Artificial lung for coal power plants

Pulmonary blisters as a role model from nature in CO2 capture

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The removal of carbon dioxide from the flue gases of coal-fired power plants is today one of the greatest environmental technology challenges for climate protection reasons. To solve this problem, researchers have now taken a mechanism from nature as a model: the work of the pulmonary artery.

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"The technology for CO2 capture is feasible and will come, " says Hans Fahlenkamp, ​​professor of chemistry technology at the University of Dortmund.

Engineers can only dream of such a reserve: Physiologists estimate that around 300 million alveoli are available in their lungs to get rid of just one kilogram of carbon dioxide every day. He does not even exchange ten liters of respiratory air per minute with his surroundings when he is not physically demanding.

But his respiratory organs are prepared for anything. Phagocytes constantly lurk on dust particles or the remains of small bleeding, which must be eliminated immediately. Because the lungs should not fail for a moment. If they did, human beings would be dead within a few minutes. It is precisely the reliability that the human respiratory system has developed in the course of its evolution that fascinates and inspires the Fahlenkamp. display

Flue gas scrubberless

With its new so-called membrane contactors, the researcher is sure that he has developed one of the lowest-interference systems. Because they make an actual "washing" of the flue gases superfluous. While the smoke flows through many fine plastic tubes, which are lapped by a liquid detergent, the carbon dioxide passes through micro-fine pores in the detergent. Likewise, the organic membranes in the alveoli function to separate the breath from the blood while still allowing efficient exchange of oxygen and carbon dioxide between the two phases.

The problem of actual flue gas scrubbing, in which gas and liquid detergent come into direct contact with each other, is a possible silting up of scrubbers. Residual dusts, which can not be completely avoided even with high-performance electrostatic precipitators, would get stuck in the detergent alongside the CO2 and form an unwanted sludge in the long term.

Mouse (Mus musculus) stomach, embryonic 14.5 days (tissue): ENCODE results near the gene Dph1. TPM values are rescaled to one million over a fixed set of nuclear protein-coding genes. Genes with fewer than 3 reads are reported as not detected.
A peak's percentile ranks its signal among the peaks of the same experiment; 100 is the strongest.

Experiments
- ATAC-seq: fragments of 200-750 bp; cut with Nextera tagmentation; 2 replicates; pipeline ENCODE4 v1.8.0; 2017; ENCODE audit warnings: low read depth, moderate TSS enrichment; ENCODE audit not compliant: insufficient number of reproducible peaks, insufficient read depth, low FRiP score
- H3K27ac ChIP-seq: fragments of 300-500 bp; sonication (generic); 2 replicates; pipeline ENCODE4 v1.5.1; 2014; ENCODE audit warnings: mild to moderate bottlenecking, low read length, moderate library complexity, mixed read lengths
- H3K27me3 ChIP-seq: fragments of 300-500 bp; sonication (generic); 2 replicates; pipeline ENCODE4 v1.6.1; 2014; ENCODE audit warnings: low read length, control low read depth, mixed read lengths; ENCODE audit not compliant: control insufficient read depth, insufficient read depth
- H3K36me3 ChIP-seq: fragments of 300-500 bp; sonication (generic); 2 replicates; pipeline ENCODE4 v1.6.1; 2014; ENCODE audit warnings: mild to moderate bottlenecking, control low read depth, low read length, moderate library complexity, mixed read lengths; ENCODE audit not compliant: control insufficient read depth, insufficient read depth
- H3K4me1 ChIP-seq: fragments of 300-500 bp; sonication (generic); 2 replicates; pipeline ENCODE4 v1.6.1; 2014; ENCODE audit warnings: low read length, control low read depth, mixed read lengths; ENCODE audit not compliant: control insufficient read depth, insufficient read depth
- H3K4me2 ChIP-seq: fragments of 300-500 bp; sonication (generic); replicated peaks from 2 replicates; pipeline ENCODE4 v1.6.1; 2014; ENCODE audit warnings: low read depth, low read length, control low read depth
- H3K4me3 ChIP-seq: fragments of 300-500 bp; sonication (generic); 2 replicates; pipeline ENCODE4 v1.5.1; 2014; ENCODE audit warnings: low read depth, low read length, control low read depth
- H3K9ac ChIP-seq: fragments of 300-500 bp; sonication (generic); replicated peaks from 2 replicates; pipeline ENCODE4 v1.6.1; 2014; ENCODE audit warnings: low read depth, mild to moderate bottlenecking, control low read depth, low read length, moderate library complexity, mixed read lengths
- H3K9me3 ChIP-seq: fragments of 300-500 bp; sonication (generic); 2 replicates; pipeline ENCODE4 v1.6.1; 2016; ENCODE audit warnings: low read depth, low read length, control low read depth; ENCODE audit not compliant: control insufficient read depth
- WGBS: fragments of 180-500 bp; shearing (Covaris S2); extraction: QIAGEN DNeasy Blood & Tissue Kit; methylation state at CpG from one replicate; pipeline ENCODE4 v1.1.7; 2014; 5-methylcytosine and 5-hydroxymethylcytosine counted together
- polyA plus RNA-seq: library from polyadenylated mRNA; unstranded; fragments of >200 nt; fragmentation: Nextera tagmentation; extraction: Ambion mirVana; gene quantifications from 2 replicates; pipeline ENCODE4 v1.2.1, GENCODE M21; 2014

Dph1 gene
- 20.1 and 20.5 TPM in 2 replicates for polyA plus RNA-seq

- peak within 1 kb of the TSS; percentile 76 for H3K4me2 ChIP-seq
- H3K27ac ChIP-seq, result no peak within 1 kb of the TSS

"In a modern large-scale power plant, with 1, 000 megawatts of rated output, three million cubic meters of flue gas per hour pass through the chimney, " explains Fahlenkamp. "If there are 20 kilos of dust in them, that is very little and only one third of the legal limit. But after 1, 000 operating hours already 20 tons have come together. "Under certain circumstances, this would be the case after only a few weeks.

Lignite-fired power plants under discussion

Above all, the lignite-fired power plants in the Rhineland, which produce more than half of the electricity demand in North Rhine-Westphalia, could by no means be switched off so easily if a fault occurs. They cover the so-called base load of the power grid, so they run almost constantly and have to do so, because the extracted brown coal from the surrounding opencast mines is transported directly to the power plants "just in time".

If these power plants had to be taken off the grid once outside the planned maintenance periods, it would not only be a lengthy process to restart them, but the entire logistics of lignite production would have to be halted for a long time. The economic damage would be much higher than, for example, a coal-fired power plant, which usually covers the middle load in the electricity grid, so it is designed to be driven up and down as needed. The Intergovernmental Panel on Climate Change and the EU Commission would like to see lignite-fired power plants become a thing of the past. According to a recent study by the World Wildlife Found, six out of the ten most polluting power plants in Europe are in Germany, four of them in the Rhineland.

Climate protection goals achievable?

In the next 20 years, around 200, 000 megawatts of power plant output will have to be replaced across Europe, and an additional 100, 000 megawatts will be created in addition, because despite all efforts to save energy, electricity consumption will grow rapidly. All in all, there are about 300 large power plants. In Germany, a further 21, 000 megawatts of base load capacity would have to be replaced, when in fact all nuclear power plants were shut down. So the industry is booming.

But while engineers have been preparing for many years to significantly increase the efficiencies of the new generation of power plants, developers have been caught cold by the political demand for short-term carbon capture solutions. Only through more efficient use of fuel can the politically resolved climate goals - the Federal Government aims to achieve a reduction of 40 percent by 2020 compared to 1990 levels - not be achieved.

(University of Dortmund, 23.07.2007 - DLO)